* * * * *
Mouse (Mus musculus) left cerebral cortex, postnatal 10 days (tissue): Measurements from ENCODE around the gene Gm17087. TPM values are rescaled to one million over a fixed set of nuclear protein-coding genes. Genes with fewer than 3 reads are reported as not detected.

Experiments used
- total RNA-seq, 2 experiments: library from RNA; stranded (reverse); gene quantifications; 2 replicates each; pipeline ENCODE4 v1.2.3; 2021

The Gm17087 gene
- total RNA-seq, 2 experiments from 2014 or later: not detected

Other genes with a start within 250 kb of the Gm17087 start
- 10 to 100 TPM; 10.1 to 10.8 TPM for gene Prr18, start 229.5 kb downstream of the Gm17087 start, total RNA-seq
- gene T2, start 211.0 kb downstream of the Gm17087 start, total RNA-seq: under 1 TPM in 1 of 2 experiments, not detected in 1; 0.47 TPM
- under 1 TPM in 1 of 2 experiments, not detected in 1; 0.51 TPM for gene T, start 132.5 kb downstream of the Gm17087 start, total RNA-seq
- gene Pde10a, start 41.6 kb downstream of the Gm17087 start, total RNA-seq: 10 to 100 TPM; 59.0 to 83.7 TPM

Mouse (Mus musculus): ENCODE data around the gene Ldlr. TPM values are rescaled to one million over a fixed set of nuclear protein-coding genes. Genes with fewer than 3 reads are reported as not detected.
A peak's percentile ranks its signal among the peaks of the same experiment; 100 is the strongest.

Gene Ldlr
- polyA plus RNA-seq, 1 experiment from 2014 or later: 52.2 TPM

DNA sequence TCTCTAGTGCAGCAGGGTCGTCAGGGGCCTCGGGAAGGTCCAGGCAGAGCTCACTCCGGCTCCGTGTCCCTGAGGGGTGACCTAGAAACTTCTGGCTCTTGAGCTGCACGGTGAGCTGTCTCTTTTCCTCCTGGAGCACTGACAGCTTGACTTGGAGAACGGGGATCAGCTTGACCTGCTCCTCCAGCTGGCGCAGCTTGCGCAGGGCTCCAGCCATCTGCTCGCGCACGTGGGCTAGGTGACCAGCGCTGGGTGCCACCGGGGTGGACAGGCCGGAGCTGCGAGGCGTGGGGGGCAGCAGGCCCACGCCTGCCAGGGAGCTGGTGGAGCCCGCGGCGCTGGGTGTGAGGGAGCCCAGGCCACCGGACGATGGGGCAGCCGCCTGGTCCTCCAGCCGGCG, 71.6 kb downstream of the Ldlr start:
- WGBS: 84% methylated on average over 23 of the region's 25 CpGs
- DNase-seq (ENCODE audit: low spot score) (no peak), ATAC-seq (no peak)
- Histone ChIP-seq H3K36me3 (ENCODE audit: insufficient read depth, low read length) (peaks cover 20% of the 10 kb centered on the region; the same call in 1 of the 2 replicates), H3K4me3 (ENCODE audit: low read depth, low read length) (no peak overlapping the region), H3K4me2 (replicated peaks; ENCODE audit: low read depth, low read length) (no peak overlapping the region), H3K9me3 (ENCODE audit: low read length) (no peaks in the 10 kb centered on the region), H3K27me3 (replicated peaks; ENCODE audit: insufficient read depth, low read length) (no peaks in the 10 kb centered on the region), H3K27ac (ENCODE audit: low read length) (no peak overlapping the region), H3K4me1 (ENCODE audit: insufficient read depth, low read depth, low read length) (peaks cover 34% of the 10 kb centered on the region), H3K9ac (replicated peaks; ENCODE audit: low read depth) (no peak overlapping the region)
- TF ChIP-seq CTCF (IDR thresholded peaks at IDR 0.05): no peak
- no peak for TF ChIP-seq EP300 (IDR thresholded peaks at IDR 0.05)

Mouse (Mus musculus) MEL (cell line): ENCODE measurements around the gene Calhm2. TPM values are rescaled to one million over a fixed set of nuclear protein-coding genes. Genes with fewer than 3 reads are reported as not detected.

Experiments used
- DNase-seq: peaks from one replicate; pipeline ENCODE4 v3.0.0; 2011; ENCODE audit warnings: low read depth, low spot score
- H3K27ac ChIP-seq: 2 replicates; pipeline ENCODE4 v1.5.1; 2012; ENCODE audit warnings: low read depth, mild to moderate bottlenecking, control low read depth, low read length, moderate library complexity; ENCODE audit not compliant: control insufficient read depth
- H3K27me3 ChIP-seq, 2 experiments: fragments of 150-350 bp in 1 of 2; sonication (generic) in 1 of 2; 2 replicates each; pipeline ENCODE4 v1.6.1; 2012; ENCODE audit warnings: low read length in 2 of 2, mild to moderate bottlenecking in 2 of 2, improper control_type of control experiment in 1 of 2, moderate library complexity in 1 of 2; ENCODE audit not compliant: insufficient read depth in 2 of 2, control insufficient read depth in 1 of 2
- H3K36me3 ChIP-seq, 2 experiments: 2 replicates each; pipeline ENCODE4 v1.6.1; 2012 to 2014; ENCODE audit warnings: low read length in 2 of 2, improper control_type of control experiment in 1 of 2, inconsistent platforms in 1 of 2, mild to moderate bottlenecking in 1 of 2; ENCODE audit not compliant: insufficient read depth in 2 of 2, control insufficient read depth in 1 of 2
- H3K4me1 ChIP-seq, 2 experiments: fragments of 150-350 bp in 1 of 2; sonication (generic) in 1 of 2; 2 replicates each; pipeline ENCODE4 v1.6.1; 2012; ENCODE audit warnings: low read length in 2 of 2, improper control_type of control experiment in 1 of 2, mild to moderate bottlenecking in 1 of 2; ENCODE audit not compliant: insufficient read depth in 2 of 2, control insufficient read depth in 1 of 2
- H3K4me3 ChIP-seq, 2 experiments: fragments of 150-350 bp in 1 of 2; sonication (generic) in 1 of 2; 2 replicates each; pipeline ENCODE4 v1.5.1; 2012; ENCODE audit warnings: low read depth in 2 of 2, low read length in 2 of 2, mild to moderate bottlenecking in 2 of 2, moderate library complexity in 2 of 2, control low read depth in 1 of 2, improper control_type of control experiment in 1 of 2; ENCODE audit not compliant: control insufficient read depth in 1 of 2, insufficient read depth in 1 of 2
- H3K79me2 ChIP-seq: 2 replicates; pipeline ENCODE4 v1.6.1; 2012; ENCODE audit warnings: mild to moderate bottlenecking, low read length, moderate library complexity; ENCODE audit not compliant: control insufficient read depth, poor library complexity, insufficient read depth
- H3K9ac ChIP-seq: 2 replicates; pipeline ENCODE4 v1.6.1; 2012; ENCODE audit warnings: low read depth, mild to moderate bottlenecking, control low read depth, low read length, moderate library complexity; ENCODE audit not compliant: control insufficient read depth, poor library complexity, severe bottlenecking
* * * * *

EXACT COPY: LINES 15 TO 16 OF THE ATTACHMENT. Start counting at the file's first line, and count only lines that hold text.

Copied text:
DNA sequence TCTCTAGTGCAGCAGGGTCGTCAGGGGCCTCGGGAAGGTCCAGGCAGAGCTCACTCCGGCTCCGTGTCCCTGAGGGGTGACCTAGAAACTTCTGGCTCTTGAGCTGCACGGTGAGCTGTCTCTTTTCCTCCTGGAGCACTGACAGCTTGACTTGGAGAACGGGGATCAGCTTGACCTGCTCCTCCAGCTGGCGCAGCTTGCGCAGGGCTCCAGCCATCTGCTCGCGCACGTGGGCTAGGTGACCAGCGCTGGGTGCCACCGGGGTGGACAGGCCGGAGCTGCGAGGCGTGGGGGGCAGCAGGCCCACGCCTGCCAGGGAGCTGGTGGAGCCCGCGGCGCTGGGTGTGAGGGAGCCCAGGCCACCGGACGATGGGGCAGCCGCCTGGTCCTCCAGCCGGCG, 71.6 kb downstream of the Ldlr start:
- WGBS: 84% methylated on average over 23 of the region's 25 CpGs